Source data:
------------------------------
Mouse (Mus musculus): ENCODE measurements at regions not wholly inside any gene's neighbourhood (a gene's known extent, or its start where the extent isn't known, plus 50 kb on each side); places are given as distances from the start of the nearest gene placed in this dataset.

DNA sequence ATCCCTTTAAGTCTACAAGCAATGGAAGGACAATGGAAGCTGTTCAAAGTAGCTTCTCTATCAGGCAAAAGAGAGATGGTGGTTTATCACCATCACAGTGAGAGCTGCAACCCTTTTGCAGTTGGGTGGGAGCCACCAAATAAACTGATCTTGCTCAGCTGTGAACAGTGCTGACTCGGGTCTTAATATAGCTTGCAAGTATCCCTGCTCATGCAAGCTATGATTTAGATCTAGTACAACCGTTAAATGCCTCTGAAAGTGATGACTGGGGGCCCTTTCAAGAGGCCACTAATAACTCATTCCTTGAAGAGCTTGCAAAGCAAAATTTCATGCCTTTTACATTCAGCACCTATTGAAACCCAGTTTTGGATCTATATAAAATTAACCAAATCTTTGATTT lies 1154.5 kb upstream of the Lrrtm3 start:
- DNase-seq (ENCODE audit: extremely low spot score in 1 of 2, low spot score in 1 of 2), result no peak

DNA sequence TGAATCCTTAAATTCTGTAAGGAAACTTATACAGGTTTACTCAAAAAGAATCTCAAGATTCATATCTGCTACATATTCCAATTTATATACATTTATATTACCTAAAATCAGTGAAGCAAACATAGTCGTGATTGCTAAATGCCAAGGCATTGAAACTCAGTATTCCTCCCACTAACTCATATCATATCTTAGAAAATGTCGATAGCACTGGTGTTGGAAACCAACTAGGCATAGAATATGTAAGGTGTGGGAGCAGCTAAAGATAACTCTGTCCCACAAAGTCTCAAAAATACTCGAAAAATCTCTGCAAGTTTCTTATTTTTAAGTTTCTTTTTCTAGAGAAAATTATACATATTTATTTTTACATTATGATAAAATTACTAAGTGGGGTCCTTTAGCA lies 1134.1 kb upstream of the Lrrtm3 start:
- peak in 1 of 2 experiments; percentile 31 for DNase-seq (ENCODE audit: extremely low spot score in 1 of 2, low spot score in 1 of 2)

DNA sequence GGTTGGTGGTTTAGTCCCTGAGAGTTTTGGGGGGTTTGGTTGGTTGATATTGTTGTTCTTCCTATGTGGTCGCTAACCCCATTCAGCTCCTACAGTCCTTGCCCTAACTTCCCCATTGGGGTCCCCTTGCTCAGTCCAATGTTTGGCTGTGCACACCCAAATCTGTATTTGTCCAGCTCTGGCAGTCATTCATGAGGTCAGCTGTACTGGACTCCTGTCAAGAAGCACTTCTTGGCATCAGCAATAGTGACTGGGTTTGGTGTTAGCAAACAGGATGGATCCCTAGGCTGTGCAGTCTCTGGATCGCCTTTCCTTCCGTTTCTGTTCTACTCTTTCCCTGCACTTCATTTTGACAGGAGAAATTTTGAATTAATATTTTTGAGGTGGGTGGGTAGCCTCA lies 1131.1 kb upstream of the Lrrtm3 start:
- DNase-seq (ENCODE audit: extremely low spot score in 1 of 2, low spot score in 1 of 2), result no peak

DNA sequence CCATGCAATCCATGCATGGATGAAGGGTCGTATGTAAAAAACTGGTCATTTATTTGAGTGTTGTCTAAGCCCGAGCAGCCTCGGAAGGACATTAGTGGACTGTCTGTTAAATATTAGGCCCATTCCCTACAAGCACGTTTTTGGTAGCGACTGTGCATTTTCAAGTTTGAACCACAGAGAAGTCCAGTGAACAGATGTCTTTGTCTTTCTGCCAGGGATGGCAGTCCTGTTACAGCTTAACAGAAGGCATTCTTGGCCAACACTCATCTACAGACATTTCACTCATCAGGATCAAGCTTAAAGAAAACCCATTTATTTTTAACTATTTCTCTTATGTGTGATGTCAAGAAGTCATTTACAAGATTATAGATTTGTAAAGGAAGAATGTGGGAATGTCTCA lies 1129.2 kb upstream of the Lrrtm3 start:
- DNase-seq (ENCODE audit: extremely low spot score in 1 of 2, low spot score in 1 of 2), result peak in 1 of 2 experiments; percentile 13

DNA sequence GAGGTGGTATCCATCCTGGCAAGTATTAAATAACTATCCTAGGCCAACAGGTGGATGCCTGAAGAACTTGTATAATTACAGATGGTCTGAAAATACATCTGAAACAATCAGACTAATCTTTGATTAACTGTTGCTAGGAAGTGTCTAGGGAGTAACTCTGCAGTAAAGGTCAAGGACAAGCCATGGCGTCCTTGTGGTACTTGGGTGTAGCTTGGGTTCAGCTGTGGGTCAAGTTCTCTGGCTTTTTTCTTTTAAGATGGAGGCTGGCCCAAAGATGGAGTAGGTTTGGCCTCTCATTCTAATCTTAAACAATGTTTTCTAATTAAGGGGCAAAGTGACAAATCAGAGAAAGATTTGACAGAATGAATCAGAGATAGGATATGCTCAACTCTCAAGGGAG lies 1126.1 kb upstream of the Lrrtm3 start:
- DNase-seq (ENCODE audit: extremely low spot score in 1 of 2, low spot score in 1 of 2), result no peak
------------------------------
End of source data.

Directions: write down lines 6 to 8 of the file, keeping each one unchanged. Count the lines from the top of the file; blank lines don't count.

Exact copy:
DNA sequence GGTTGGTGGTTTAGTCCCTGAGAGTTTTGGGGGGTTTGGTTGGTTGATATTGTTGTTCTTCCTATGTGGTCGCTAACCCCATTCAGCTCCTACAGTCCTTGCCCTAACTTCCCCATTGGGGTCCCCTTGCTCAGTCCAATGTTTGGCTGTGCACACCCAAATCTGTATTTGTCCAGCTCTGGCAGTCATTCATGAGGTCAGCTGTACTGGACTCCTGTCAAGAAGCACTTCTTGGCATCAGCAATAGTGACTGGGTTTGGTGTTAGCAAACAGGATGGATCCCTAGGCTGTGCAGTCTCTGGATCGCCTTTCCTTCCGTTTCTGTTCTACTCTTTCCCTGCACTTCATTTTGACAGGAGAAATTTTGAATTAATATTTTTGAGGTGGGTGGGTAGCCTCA lies 1131.1 kb upstream of the Lrrtm3 start:
- DNase-seq (ENCODE audit: extremely low spot score in 1 of 2, low spot score in 1 of 2), result no peak

DNA sequence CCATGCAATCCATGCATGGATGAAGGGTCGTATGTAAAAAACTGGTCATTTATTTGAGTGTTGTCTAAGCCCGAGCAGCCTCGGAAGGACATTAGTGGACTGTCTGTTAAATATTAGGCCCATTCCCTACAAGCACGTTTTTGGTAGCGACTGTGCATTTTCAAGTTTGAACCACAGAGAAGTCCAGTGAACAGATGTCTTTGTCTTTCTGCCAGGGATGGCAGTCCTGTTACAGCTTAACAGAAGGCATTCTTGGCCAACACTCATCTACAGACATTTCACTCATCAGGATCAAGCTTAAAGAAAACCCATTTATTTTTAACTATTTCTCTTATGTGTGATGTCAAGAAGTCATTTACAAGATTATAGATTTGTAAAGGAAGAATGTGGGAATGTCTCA lies 1129.2 kb upstream of the Lrrtm3 start: